I talk to many families that wait until junior year, and sometimes even senior year, before talking to anyone about the college admissions process. While that can work, here are some reasons why I think you shouldn’t wait that long:
1. Early planning is often required to take all of the necessary classes. The ideal curriculum for most students is 4 years of each of the 5 core subjects: English, math, science, social studies and a single foreign language. The problem with that schedule at most high schools is it doesn’t give you a lot of options of when to take things. Doubling up in math may seem to make sense for the strong math student but if it comes at the expense of a foreign language class you may be doing yourself a disservice.
2.Early planning is necessary to take the SAT or ACT on time. I tell students that they want to complete standardized testing by the end of junior year. But if you wait until halfway through junior year to think about this issue it can be hard to do. Which is the better test to take? SAT or ACT? And how many times should you take these tests? What about SAT subject tests? Do you need to take those? Depends on the colleges you are considering.
I general recommend that students take an actual test twice in the spring of junior year. But there are limited times you can take the tests and if you haven’t prepared early on for the test, then you may not get the score that best reflects your abilities.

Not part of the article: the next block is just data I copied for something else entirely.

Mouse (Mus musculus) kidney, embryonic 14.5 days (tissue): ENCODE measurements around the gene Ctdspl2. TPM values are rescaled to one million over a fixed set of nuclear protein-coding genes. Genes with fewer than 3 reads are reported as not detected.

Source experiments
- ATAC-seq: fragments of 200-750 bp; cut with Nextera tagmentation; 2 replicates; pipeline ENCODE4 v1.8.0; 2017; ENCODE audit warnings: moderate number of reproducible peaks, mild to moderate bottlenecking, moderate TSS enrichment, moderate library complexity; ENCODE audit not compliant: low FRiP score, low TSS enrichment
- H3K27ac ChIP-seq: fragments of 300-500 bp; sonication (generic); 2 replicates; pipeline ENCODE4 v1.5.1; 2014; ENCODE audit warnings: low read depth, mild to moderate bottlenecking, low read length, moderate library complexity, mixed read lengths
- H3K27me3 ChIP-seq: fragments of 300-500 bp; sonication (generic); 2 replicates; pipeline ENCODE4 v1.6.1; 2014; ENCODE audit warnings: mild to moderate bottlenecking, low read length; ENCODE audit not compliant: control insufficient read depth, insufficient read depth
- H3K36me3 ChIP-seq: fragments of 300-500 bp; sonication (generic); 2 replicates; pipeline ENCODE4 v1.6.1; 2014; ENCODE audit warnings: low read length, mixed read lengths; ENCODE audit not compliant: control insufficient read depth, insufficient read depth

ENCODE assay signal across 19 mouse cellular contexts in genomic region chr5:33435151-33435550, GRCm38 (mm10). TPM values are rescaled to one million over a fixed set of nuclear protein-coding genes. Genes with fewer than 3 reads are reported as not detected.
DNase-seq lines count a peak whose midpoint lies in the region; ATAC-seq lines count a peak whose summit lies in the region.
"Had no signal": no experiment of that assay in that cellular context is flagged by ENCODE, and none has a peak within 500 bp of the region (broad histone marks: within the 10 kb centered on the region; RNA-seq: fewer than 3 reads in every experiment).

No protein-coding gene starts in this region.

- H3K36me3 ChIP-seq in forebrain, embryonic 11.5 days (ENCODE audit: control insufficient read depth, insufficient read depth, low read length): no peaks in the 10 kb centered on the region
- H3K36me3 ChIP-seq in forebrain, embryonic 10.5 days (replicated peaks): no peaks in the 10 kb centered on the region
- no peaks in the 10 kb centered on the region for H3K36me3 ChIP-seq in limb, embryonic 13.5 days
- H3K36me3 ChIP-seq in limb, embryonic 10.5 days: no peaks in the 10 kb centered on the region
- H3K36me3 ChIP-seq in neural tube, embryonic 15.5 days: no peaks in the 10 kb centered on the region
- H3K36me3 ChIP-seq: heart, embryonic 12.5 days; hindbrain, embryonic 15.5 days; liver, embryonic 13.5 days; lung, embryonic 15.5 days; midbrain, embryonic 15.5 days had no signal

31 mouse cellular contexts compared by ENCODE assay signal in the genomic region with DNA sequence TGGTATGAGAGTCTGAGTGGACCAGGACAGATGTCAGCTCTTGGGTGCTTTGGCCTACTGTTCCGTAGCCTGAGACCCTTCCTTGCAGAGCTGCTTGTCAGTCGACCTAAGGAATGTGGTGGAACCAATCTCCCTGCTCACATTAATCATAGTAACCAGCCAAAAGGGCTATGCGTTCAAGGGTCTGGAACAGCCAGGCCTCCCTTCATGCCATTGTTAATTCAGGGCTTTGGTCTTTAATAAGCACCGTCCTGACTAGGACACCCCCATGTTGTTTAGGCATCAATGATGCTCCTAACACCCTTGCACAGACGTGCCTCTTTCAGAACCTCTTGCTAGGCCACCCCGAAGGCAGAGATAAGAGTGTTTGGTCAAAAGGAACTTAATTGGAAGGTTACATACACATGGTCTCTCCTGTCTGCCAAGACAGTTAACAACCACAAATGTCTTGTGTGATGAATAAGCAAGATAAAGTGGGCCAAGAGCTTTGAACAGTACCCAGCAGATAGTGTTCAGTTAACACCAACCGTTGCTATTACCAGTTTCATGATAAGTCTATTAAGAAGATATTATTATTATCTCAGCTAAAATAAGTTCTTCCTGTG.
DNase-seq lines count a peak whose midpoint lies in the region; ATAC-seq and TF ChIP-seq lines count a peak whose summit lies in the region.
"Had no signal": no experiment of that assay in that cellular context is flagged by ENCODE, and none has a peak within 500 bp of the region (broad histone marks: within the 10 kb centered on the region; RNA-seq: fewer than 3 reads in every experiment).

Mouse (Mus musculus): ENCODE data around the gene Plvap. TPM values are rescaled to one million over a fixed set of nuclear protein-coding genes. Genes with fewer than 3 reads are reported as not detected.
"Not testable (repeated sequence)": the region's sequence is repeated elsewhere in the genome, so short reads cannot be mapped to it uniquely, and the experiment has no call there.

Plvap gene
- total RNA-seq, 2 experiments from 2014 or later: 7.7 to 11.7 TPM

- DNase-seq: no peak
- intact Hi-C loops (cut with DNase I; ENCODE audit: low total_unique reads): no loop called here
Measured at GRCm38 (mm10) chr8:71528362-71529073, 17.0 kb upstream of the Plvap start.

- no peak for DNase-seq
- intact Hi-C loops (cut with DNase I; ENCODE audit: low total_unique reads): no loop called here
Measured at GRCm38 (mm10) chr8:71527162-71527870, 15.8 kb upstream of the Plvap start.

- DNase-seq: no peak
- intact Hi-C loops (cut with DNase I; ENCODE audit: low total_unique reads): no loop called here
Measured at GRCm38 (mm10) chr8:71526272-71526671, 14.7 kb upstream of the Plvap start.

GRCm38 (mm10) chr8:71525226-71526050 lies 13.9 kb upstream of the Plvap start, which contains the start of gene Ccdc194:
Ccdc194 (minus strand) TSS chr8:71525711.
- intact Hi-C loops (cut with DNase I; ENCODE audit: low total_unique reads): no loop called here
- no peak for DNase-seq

3. Extracurricular and volunteer activities are important to colleges. If you wait until junior year to start volunteering or focusing your activities it is probably going to be too late to be competitive for a selective college. Selective colleges are not looking for students who are involved in lots of activities. They are looking for students who have a passion or a focus on one or two areas. To develop that passion often requires several years so early involvement is necessary.
4. Early planning can make admissions easier. if you don’t plan the college admissions process early on during high school, you will probably not be in a strong position to decide which colleges are the best option for you. And until you know what your college options are, you can’t begin to consider things like early decision. Early decision is not for everyone, but without early planning you won’t even have it as an option to consider.
5. Early planning helps determine the best college options for you. With almost 3,000 four year colleges in this country the process of finding the right colleges for you takes some time and effort. If you haven’t planned out your classes, your test dates or your activities, it can be difficult to even figure out what your best options are.
6. Starting early can reduce the stress. By starting the college admissions process early on, students can better understand how each step works and how to become the strongest possible candidate for college. They don’t need to rush test taking and applications senior year because they will have already planned everything out.
7.It doesn’t cost more to plan ahead. When I work with a student the cost is the same whether I start working with the student in 9th grade or 12th grade. I do this to encourage people to get involved with the college admissions process as soon as possible. Spending a little time early on in the process makes the entire process go more smoothly and often with a better result for the student.
Ready to get started on the college admissions process? Give me a call and let’s talk.